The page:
The source for the name “Deseret” is a single passage in the Book of Mormon:
“And they did also carry with them deseret, which, by interpretation, is a honey bee, and thus they did carry with them swarms of bees” (Ether 2:3)
This was a pretty key part of Mormon scriptural history, and Brigham Young loved the association of bees with industriousness and cooperation — his personal residence is called the Beehive House — so “deseret” became the official symbol of the State of Utah.
Utah itself is a scaled down version of what the Latter-Day Saints first proposed — a massive state named “Deseret” stretching from Salt Lake City to San Diego.
They provisionally established the state of Deseret in 1849, hastily drawing up a constitution and petitioning for statehood, but Congress wasn’t particularly interested in a theocratic demi-nation spanning most of the West. The eventual name of the smaller Utah territory and much smaller state of Utah came from the name of the Ute tribe, meaning “people of the mountains.”
The term deseret remains ubiquitous in Utah and Mormon culture — bees, beehives, so quaint and old timey, like those industrious pioneers of yore! But the original reference is much stranger than a made-up word for bees.
In the Book of Mormon, The Book of Ether describes a group of people, led by “Jared,” sealing themselves up into eight coffin-like boxes which transport them from the Middle-East across the Atlantic Ocean.
These “Jaredite barges” were built per God’s design to be air-tight. So Jared complained to the Lord: “we shall perish, for in them we cannot breathe” (Ether 2:19) Which God had to admit was a pretty good point. So the Lord told Jared to punch holes in the top and the bottom of the boats he just built, cork up the holes, and when they needed to breathe, to uncork the hole on top. But God also reminded him to make sure to cork the hole back up lest the boat fill up with water.
It’s a bit unclear what the hole in the bottom was for. It could have been in case the barges were constantly flipping upside-down? Perhaps it was a “self-destruct” mechanism of some kind? Theologians disagree.
After punching air-holes in their hulls, Jared complained yet further unto to the Lord that there was no light in these boat-coffins. “O Lord, wilt thou suffer that we shall cross this great water in darkness?” whined Jared. (Ether 2:22)
According to holy scripture, this complaint totally baffled God. “I mean, you can’t have windows,” said the Lord, “cause, like, how would that even work?” “And you can’t have fire,” said the Lord, “cause you don’t have any windows, duh.” So the Lord God just kinda shrugged, as if to say: whatta ya gunna do? (Ether 2:23-25)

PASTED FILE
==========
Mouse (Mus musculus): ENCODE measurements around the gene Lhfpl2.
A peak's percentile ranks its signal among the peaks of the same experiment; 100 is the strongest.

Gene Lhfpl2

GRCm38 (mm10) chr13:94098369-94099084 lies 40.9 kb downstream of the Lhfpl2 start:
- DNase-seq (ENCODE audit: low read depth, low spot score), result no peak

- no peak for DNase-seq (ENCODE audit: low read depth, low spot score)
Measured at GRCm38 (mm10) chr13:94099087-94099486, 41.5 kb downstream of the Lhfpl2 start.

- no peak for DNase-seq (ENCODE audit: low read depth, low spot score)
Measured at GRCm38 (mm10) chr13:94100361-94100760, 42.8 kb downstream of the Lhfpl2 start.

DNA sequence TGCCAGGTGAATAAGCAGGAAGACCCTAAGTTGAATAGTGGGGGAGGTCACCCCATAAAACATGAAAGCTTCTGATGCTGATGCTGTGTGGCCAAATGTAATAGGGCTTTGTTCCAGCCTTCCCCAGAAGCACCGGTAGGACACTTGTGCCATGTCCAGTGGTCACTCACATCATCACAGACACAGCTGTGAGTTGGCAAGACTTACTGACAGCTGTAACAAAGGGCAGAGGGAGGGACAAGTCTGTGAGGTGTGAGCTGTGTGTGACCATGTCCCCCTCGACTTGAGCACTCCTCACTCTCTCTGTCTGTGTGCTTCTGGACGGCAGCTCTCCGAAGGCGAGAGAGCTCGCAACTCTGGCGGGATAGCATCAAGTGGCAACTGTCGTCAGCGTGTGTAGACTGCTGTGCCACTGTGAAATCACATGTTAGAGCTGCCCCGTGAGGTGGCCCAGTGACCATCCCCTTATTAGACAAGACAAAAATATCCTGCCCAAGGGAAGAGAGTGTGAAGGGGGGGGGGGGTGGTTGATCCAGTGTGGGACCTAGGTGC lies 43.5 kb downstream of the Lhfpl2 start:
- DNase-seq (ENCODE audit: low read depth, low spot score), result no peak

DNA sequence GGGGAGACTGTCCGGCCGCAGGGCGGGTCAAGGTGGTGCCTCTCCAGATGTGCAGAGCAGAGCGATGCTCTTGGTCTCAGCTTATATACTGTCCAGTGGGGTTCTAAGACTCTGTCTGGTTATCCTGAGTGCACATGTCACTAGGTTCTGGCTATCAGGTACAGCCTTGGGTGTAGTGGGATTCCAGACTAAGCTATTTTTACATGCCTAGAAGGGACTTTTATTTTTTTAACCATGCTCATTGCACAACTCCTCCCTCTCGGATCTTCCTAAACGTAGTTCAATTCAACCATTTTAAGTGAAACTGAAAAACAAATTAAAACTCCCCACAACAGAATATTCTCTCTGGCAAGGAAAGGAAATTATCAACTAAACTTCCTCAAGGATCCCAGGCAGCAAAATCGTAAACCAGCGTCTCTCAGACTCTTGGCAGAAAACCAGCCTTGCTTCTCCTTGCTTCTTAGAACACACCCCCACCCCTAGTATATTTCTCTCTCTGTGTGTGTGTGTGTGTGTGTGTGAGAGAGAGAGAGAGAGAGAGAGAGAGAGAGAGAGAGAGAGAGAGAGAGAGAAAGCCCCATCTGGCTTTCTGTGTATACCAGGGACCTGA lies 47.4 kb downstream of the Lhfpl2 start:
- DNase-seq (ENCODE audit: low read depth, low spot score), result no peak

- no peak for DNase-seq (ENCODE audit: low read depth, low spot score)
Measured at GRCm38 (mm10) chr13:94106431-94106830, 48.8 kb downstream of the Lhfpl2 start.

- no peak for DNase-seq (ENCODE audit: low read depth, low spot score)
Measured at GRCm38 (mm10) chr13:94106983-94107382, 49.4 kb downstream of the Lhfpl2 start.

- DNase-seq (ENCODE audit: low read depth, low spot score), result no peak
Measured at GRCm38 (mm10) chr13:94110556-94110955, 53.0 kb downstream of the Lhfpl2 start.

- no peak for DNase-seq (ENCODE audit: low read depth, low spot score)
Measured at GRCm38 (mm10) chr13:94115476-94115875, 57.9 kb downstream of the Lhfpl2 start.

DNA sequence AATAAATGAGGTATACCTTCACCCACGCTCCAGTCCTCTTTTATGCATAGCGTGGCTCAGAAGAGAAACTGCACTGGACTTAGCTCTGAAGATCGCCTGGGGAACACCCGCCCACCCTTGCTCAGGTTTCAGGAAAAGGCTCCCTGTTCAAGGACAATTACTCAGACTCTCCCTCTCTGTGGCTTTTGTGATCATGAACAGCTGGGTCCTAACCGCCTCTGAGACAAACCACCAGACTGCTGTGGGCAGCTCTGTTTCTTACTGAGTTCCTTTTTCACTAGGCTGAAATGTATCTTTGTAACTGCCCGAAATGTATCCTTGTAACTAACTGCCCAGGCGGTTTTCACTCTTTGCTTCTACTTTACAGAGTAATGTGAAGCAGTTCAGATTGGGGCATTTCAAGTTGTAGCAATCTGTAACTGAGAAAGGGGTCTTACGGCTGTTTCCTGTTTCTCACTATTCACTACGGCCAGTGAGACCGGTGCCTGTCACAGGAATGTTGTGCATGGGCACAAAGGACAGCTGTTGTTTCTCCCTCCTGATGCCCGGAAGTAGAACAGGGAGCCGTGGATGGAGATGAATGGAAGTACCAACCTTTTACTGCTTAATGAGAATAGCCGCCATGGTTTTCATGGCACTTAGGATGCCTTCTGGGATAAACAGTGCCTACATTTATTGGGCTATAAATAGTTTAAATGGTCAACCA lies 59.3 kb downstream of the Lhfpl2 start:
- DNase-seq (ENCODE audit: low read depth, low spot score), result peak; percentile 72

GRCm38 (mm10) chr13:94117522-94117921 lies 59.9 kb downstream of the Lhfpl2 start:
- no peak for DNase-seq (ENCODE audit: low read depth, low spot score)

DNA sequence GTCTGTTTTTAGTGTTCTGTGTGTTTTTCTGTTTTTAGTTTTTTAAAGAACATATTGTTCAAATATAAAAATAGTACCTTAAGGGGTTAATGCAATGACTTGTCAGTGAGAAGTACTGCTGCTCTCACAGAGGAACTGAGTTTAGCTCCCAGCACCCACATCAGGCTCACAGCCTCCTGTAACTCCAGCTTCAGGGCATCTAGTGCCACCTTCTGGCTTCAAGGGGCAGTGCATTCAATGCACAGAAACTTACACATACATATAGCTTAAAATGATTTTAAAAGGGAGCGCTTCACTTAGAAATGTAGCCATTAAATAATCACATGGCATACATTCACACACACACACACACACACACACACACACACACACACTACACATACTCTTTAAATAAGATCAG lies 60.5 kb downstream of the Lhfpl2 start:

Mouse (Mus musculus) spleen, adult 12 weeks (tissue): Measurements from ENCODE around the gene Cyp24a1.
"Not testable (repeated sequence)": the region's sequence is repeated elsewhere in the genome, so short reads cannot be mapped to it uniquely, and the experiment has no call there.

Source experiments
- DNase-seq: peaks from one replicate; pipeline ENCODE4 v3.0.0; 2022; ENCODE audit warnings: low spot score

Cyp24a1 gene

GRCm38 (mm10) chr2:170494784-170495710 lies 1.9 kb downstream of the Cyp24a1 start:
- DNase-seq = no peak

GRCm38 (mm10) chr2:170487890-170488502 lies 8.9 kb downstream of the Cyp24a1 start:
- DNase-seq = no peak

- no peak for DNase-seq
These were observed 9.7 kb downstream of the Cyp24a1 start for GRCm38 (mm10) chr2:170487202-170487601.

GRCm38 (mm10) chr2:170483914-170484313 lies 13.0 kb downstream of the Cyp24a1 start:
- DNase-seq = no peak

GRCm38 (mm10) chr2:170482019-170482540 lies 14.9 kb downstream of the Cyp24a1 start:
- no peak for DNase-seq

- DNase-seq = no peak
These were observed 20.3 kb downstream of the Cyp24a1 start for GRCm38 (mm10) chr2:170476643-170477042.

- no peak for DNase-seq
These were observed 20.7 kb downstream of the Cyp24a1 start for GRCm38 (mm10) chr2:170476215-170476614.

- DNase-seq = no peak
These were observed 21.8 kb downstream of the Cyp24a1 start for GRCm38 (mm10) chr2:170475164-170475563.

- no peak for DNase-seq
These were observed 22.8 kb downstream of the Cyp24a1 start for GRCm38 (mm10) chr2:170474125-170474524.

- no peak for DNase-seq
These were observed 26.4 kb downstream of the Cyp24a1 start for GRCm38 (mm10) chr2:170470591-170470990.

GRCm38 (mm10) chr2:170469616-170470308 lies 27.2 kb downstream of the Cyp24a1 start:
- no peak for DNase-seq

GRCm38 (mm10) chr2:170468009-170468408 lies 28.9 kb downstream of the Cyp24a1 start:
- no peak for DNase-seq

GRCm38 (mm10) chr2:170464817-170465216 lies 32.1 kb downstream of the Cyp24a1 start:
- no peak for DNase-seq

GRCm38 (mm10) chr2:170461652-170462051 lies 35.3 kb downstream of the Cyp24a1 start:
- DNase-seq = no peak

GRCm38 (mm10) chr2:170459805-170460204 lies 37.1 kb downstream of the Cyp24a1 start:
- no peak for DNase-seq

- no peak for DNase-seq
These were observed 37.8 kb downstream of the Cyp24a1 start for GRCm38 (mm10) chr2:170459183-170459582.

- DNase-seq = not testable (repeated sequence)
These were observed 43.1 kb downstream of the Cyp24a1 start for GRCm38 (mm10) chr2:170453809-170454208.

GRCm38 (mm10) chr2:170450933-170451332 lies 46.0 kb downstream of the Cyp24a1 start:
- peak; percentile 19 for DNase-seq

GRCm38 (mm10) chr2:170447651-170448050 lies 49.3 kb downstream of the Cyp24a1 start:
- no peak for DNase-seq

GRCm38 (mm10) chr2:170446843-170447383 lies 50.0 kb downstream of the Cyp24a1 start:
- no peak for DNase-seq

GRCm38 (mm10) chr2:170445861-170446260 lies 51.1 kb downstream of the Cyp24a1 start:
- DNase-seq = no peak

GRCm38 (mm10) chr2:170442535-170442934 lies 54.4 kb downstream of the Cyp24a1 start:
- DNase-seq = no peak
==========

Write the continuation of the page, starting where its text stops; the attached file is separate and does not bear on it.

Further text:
But “brother of Jared” (that’s actually what he’s called) came up with a plan. He climbs Mount Shelem, “moltens” himself sixteen white rocks, and then very obsequiously asks the Lord if he could please make these rocks glow. (Ether 3:1-5)
And lo, the Lord God — who turns out to be Jesus himself — said “alrighty!” and did reach out with His disembodied human finger to poke light into each of the rocks.
This is just scriptural truth here. The Jesus Finger casting the level 3 cleric spell continual flame on some rocks at the request of “brother of Jared” is a hella big moment in Latter-Day Saints theology. (Ether 3:6-28)
While the incident is sort of a “Moses seeing God” moment, the narrative upshot was that while the Jaredites were sealed in barge-boxes sloshing around in their own filth, they would at least have a faint glimmer of cold light so they could stare at each other.
With that sorted, they got under way.
It took them a full year to cross the oceans without sails or rudders, finally arriving (depending on the school of Mormon geography you ascribe) either up the Mississippi to somewhere around Missouri, or roughly in present-day Guatemala. This is a matter of some active debate, though the Central American “limited geography model” seems more established.
There is, of course, no empirical evidence for any of this. And God being flummoxed by windows also puts a strain on theological coherence. But mythopoesis being what it is, all that isn’t really the crazy part.
The crazy part is that in the Book of Ether, there’s a very short list of things included in this year-long crossing of the globe sealed inside their air-tight barges:
- glow rocks (obviously)
- seeds (good)
- birds (well, okay)
- fish (uhhh)
- and . . . swarms of bees!!
Putting it all together, it’s quite a nightmare image. Sealed in a coffin flipping around wildly on the waves, lit only by the cold glow of two small rocks, occasionally yanking a cork free for a few gasps of air, while containers of fish slosh in the bilge and birds scream in the shadows.
And through it all — bees. Bees everywhere.
Everyone and everything covered in bees.
For a year.
And that is where the emblem of the modern state of Utah comes from.